In upper-division courses, targeted exercises in translation, phonetic transcription, composition, syntax, and orthography, as well as pre-tests to gauge preparation for coursework, are used. In 2008-2009, students did so well with outcome 3, "produce quality written compositions in academic Spanish," that instructors will proceed to more challenging topics and rhetorical devices [14].

B.S., Mathematics
Because mathematics is a sequential program, improvement in program outcomes often depends on targeted treatment of crucial prerequisite courses. In 2007-2008, for outcome 1, "demonstrate basic mathematical computational skills and distinguish uses of concepts in calculus, algebra and differential equations," a common final exam was designed for three core classes, with a target performance of 75% of students reaching 70%. When results fell far below the benchmark in two courses (58% and 56%), the department set up tutorial sessions twice each week and also worked to fine-tune rubrics to pinpoint student weaknesses more accurately. Because this approach worked well, it has expanded to eight courses, and for an additional correlative measure, starting in Fall 2008, the ETS Mathematics Major Field Test was implemented [14].

M.S., Mathematics
Outcome 1 for mathematics graduate students asks them to "demonstrate a command of principles of general mathematics and the special disciplines in their area of interest." In 2007-2008, degree candidates completed their oral thesis defenses or project reports with a pass rate of 62% (5 out of 8 students). To strengthen advanced math skills and prepare students for the rigor of these reports, faculty reinstated a comprehensive exam in algebra, mathematical analysis, and topology, to be taken when students are accepted to full candidacy [14].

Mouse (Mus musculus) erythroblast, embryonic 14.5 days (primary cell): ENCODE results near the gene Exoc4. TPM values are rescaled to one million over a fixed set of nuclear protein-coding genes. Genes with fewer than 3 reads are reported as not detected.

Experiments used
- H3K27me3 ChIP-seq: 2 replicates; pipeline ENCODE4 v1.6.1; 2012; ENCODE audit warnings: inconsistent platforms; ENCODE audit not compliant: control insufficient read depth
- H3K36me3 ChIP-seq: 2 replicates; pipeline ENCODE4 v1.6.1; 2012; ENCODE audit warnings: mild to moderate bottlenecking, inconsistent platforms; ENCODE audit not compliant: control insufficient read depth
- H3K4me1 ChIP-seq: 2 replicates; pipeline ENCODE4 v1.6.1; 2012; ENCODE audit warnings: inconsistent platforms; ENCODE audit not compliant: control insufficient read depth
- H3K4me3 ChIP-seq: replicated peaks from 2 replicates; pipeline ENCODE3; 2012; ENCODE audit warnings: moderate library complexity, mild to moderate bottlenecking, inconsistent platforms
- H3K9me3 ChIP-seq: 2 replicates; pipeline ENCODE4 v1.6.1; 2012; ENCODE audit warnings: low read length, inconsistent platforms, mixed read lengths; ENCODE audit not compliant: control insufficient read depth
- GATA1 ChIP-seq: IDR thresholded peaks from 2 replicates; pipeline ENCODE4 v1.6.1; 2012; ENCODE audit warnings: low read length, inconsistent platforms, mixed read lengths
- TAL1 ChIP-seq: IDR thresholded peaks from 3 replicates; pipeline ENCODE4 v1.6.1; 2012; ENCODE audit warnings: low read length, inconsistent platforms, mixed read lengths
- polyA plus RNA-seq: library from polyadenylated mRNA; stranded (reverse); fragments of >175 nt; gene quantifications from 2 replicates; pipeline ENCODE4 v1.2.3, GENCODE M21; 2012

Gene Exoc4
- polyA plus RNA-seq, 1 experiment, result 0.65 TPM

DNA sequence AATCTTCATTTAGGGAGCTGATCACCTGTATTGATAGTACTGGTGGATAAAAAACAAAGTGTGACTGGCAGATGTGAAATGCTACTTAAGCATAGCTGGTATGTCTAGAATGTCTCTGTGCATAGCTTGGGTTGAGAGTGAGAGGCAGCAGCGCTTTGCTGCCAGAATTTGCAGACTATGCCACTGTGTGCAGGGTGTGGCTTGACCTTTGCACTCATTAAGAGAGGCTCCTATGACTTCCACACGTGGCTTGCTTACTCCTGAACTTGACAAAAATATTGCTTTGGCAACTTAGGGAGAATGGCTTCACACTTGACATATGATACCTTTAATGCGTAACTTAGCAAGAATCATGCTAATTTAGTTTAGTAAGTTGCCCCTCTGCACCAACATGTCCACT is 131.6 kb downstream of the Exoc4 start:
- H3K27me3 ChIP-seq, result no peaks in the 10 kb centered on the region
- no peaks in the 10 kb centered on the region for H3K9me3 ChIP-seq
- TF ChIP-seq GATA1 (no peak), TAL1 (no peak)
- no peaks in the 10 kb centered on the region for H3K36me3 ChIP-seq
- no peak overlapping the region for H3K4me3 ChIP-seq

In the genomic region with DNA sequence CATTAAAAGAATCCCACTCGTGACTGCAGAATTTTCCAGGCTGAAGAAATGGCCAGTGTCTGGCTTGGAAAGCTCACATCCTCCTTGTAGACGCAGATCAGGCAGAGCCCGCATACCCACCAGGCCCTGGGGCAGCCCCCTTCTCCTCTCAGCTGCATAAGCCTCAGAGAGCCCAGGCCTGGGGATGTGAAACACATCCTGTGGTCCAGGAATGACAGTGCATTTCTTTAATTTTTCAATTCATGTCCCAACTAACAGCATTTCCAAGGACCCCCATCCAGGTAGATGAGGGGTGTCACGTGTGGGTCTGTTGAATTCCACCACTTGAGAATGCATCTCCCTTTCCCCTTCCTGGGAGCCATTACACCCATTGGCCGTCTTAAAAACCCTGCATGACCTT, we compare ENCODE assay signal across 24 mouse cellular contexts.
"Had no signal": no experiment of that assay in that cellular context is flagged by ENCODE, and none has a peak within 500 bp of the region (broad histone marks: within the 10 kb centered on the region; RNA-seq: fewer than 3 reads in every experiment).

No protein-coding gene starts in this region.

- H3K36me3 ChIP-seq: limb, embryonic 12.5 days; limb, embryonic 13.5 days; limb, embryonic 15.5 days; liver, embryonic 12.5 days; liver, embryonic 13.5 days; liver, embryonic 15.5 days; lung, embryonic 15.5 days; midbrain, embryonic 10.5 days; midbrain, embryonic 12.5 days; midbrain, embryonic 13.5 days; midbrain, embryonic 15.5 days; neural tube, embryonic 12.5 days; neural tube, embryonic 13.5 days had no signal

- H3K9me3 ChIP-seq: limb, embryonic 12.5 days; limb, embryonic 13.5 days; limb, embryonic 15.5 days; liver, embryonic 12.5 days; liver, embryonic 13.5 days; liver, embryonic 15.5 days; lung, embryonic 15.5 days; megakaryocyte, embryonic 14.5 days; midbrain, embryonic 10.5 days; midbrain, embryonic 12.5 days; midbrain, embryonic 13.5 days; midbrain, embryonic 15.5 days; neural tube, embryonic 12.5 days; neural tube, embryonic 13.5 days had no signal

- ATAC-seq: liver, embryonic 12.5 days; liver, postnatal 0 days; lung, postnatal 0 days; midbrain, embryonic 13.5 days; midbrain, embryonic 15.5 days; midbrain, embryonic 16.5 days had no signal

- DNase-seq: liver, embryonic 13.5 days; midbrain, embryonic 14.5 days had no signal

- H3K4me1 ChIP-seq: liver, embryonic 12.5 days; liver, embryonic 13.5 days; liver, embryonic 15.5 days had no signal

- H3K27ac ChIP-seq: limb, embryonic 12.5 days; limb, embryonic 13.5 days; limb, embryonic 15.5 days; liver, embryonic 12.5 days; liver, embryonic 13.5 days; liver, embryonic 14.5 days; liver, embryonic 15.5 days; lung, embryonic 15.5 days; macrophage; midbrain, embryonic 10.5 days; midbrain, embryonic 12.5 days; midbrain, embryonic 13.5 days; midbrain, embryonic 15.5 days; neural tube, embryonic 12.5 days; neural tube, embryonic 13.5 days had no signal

B.A. and B.M., Music
In 2006, the Department of Music and Theater hosted a site visit from a National Association of Schools of Music (NASM) team to evaluate the undergraduate music degree programs. As a direct result of feedback received about the lack of "formal assessment of content knowledge and/or specific skills other than the applied primary instrument jury and recital requirements," the faculty altered a core learning outcome and associated assessment procedures. Starting in Spring 2007, all music majors must receive at least 80% on an upper-level exam over "basic music theory terms, common practices, and techniques of analysis as they apply to Western Music" (student learning outcome 1 of 5) in order to enroll in advanced courses in music analysis. In 2008-2009, 80% of students met the benchmark, prompting revisions in the four-course Music Theory sequence to offer better preparation [14].

B.A., Theater